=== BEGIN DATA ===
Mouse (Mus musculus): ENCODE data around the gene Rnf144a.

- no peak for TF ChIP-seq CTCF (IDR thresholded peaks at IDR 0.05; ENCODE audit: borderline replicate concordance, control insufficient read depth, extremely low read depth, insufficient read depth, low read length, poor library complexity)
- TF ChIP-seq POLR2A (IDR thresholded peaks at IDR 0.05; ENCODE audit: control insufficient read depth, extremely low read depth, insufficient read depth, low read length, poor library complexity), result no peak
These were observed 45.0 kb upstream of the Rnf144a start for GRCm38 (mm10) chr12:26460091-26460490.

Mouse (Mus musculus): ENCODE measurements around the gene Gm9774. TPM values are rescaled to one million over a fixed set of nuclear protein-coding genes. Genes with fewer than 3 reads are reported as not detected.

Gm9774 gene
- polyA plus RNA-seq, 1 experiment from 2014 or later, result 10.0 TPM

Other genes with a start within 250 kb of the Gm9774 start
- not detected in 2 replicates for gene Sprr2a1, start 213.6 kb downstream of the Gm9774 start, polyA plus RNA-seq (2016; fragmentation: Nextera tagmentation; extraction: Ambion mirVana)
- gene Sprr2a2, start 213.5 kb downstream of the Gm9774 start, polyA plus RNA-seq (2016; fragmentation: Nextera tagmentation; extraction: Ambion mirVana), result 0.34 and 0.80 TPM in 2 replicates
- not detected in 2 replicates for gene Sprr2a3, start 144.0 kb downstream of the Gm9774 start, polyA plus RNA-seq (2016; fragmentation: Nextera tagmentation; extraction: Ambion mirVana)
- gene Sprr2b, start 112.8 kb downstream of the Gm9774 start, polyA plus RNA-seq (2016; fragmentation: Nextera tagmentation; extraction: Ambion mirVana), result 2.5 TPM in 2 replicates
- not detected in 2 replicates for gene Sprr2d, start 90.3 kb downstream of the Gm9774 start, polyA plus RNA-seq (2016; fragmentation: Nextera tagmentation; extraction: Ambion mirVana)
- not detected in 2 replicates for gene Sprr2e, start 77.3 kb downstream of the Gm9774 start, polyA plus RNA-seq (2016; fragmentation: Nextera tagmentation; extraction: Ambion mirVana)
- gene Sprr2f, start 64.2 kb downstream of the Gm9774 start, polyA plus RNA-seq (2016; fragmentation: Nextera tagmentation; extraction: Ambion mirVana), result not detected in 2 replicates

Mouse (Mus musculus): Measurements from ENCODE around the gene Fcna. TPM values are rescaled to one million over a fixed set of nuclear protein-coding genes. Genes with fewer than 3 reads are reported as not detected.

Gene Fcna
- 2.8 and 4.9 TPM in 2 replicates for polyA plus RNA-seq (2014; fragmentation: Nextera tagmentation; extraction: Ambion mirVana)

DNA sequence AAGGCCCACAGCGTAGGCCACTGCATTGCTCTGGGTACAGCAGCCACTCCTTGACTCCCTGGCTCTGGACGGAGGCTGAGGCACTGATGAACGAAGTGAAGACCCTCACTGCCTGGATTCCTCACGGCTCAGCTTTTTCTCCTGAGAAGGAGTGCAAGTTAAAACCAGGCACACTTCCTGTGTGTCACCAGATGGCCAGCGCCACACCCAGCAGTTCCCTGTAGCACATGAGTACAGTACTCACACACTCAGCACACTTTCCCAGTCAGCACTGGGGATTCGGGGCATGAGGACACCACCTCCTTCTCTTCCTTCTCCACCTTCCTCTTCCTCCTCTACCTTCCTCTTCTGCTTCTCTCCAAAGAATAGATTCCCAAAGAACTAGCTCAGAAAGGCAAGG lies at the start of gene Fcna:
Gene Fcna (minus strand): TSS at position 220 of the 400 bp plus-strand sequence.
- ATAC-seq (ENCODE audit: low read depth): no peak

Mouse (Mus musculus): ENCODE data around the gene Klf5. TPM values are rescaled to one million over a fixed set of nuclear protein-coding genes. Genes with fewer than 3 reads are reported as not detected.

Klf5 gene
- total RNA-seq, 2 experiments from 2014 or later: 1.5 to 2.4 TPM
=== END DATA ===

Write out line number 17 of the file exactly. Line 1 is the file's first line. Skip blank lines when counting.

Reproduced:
Gene Fcna